|Publication number||US4363423 A|
|Application number||US 06/225,923|
|Publication date||Dec 14, 1982|
|Filing date||Jan 19, 1981|
|Priority date||Jun 1, 1979|
|Publication number||06225923, 225923, US 4363423 A, US 4363423A, US-A-4363423, US4363423 A, US4363423A|
|Inventors||Richard R. Larsen|
|Original Assignee||Pacific Scientific Company|
|Export Citation||BiBTeX, EndNote, RefMan|
|Patent Citations (2), Referenced by (16), Classifications (11), Legal Events (10)|
|External Links: USPTO, USPTO Assignment, Espacenet|
This is a continuation, of application Ser. No. 45,537, filed 06011979, now abandoned.
This invention generally relates to a device for separating thin disc-like objects which are nested together, and more particularly to a rotatable threaded device which separates thin metallic diaphragms prior to welding same to form bellows.
Metallic bellows are used in many applications such as flexible joints, torque couplings, rod seals, and pressure sensors. Typically, these metallic bellows are formed from thin metallic diaphragms which are stacked in the desired configuration and then welded together. The diaphragms usually are formed from thin gage strip or sheet metal stock and have a configuration which lends itself to nesting resulting in a number of benefits, viz., less storage space is required, a large number of diaphragms can be handled simultaneously decreasing handling expense and minimizing the possibility of damaging the individual diaphragms, and the possibility of injury to the person handling same on the sharp stamped edges is minimized. The primary disadvantage of nesting is that there is a tendency for adjacent diaphragms to stick together due to the close match of their contours and the minute residual particles remaining on the surface of the diaphragms from the forming process. Since each metallic diaphragm must be separated from the stack in which it is nested and individually welded to another diaphragm, this tendency of diaphragms to stick together severely hinders the automation of this welding process. Various approaches have been tried to separate and dispense individual diaphragms from the nested stack, however, these approaches have proven to be unsuccessful. Because of this, it has become desirable to develop a simple, inexpensive means for individually separating and dispensing diaphragms having a wide range of diameters and thicknesses so that the welding of same can be effectively automated.
The present invention provides a simple, inexpensive solution to the aforementioned problem of diaphragms sticking to one another when in a nested configuration. To accomplish this, a section of threaded rod is inserted through the inside diameter of each diaphragm in the nested stack which is allowed to hang loosely on the rod. The rod is then rotated allowing each diaphragm to drop into a separate groove provided by the threads on the threaded rod. As the threaded rod is rotated, each diaphragm is rotated and carried upward to the free end of the rod separating it from its adjacent diaphragms and allowing the individual diaphragms to drop off the end of the rod at a rate of one diaphragm for each revolution of the rod.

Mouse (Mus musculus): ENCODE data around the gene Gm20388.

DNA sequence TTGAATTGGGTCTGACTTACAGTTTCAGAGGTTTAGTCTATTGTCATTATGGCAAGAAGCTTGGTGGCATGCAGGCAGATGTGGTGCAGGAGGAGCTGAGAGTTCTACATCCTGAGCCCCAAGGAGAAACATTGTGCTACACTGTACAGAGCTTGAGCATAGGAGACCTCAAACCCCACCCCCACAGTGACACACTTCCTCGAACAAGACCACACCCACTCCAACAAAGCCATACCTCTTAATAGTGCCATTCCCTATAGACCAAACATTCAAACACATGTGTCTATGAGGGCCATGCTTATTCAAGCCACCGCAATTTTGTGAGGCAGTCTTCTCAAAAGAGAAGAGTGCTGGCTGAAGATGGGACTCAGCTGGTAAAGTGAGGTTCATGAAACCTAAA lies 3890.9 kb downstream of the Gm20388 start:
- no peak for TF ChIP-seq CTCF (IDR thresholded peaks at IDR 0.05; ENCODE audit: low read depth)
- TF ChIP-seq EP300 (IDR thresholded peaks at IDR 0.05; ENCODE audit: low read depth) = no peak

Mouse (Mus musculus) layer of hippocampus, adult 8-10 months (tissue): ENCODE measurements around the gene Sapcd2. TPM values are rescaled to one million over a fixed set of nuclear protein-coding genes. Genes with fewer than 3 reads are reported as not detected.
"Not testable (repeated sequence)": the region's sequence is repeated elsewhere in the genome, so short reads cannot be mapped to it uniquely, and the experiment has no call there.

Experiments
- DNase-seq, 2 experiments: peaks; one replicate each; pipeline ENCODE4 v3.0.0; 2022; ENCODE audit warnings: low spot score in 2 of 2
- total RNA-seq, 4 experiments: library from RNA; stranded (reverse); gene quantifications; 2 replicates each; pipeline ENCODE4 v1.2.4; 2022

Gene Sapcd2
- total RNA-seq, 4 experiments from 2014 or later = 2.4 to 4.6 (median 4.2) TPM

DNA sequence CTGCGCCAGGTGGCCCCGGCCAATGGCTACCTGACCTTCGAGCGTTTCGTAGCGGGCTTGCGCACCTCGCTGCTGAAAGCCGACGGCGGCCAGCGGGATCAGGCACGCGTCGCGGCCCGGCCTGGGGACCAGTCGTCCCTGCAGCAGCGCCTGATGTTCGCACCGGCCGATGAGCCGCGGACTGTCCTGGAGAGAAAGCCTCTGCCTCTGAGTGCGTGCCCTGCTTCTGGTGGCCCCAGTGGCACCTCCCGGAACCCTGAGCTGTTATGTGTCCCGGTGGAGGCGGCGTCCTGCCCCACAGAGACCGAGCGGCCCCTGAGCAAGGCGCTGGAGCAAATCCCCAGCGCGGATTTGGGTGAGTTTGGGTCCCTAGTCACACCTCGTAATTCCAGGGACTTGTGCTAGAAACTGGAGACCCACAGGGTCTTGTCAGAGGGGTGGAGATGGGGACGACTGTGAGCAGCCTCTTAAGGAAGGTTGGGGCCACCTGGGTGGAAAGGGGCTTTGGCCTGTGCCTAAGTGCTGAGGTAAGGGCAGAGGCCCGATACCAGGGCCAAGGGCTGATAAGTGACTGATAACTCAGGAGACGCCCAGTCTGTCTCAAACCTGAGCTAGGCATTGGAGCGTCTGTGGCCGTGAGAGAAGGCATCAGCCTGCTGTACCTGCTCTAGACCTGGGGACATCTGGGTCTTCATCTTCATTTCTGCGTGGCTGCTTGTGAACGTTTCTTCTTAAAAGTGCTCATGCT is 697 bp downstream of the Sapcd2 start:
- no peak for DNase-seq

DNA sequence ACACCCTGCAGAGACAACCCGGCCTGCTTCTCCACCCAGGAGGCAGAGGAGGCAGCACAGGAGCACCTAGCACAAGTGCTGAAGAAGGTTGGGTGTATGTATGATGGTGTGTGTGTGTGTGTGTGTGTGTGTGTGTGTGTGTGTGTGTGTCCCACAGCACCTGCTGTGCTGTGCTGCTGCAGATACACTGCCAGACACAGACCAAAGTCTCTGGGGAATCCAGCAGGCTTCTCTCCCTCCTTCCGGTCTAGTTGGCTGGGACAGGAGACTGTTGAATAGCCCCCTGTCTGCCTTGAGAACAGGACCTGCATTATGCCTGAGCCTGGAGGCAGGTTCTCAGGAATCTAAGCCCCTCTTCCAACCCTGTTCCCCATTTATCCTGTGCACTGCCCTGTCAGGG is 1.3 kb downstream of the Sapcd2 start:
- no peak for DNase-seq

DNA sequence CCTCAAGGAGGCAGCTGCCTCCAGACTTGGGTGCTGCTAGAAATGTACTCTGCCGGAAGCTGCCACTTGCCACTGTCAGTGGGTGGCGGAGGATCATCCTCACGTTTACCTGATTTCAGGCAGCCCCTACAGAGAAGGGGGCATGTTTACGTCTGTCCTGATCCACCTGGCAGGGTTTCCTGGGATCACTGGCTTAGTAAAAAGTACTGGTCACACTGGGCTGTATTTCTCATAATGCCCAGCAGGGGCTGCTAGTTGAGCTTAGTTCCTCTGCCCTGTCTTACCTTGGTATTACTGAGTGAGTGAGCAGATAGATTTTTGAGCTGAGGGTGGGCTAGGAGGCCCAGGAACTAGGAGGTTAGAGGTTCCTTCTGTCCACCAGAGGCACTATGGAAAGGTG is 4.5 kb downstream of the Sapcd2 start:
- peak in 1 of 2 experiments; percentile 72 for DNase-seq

FIG. 1 is a perspective view of a typical ripple nesting diaphragm having a coned inside diameter.
FIG. 2 is a cross-sectional view taken along section-indicating lines 2--2 of FIG. 1.
FIG. 3A is a cross-sectional view of another type of ripple nesting diaphragm.
FIG. 3B is a cross-sectional view of another type of diaphragm, viz., a ripple cantilever diaphragm. FIG. 4 is a side elevation view of the present invention showing the threaded rod in the collet and the stack of nested diaphragms on the threaded rod.
FIG. 5 is a partial cross-sectional view of a stack of diaphragms on the threaded rod and shows the non-colinearity of the axes of the diaphragms as the diaphragms move upwardly on the threaded rod.
FIG. 6 is a partial cross-sectional view of the threaded rod illustrating a modified buttress type thread.
Referring now to the drawings, FIG. 1 shows a metallic diaphragm 10 with a coned inside diameter 12. Typically, diaphragm 10 is formed from a weldable alloy, such as a stainless steel, nickel base steel, high permeability steel, or a titanium alloy. The resulting diaphragm is usually 0.002-0.010 inch thick, has an inside diameter of between 0.090-8.50 inches, and has an outside diameter of between 0.230-9.50 inches. Shallow ripples 14, as shown in FIG. 2, are provided across the surface of diaphragm 10. These ripples 14 may take many different configurations, as shown in FIGS. 3A and 3B, and allow the diaphragms to be nested, however, they also cause the diaphragms to stick together hindering the bellows welding process.
The invention of this disclosure is shown in FIG. 4 and is comprised of a section of threaded rod 16 received in a collet 18 which is driven by a gear motor 20. The longitudinal axis of the threaded rod 16 is at an angle α, which is typically between 20° to 30°, with respect to the horizontal. Gear motor 20 is adjustably mounted to a mounting plate 22 by means of adjustment screws 24 which are received through a curved elongated slot 26 in plate 22 and are operatively connected to gear motor 20. This arrangement allows the angle of the longitudinal axis of the gear motor 20 and the threaded rod 16 to be adjustable with respect to the horizontal. The resulting angle of inclination α is indicated by a pointer 28, which is attached to gear motor 20, and a scale 30 attached to mounting plate 22.